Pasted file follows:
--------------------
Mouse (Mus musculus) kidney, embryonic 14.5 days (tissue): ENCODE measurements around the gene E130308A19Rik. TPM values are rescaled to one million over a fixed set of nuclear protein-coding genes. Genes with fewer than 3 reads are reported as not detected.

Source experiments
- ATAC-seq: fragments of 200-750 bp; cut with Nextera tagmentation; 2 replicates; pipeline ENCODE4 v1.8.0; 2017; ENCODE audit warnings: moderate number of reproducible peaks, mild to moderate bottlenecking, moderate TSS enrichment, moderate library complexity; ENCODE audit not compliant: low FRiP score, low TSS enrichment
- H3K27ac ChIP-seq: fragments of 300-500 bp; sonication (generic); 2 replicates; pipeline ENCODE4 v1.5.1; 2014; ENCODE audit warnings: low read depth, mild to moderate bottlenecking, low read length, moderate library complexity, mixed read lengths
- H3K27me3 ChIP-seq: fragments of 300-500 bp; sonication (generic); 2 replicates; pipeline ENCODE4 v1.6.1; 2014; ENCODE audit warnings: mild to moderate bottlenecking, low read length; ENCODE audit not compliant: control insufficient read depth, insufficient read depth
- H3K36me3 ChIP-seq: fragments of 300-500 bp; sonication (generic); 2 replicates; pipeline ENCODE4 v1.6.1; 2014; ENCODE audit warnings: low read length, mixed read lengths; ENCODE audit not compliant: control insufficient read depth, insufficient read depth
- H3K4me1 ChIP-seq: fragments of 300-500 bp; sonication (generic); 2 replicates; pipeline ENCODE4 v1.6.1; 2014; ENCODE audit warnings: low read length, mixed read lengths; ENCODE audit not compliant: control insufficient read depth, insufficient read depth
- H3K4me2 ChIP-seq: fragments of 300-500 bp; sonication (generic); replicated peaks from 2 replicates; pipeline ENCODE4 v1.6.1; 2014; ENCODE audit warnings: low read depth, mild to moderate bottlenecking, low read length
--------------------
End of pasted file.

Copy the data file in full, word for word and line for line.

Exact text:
Mouse (Mus musculus) kidney, embryonic 14.5 days (tissue): ENCODE measurements around the gene E130308A19Rik. TPM values are rescaled to one million over a fixed set of nuclear protein-coding genes. Genes with fewer than 3 reads are reported as not detected.

Source experiments
- ATAC-seq: fragments of 200-750 bp; cut with Nextera tagmentation; 2 replicates; pipeline ENCODE4 v1.8.0; 2017; ENCODE audit warnings: moderate number of reproducible peaks, mild to moderate bottlenecking, moderate TSS enrichment, moderate library complexity; ENCODE audit not compliant: low FRiP score, low TSS enrichment
- H3K27ac ChIP-seq: fragments of 300-500 bp; sonication (generic); 2 replicates; pipeline ENCODE4 v1.5.1; 2014; ENCODE audit warnings: low read depth, mild to moderate bottlenecking, low read length, moderate library complexity, mixed read lengths
- H3K27me3 ChIP-seq: fragments of 300-500 bp; sonication (generic); 2 replicates; pipeline ENCODE4 v1.6.1; 2014; ENCODE audit warnings: mild to moderate bottlenecking, low read length; ENCODE audit not compliant: control insufficient read depth, insufficient read depth
- H3K36me3 ChIP-seq: fragments of 300-500 bp; sonication (generic); 2 replicates; pipeline ENCODE4 v1.6.1; 2014; ENCODE audit warnings: low read length, mixed read lengths; ENCODE audit not compliant: control insufficient read depth, insufficient read depth
- H3K4me1 ChIP-seq: fragments of 300-500 bp; sonication (generic); 2 replicates; pipeline ENCODE4 v1.6.1; 2014; ENCODE audit warnings: low read length, mixed read lengths; ENCODE audit not compliant: control insufficient read depth, insufficient read depth
- H3K4me2 ChIP-seq: fragments of 300-500 bp; sonication (generic); replicated peaks from 2 replicates; pipeline ENCODE4 v1.6.1; 2014; ENCODE audit warnings: low read depth, mild to moderate bottlenecking, low read length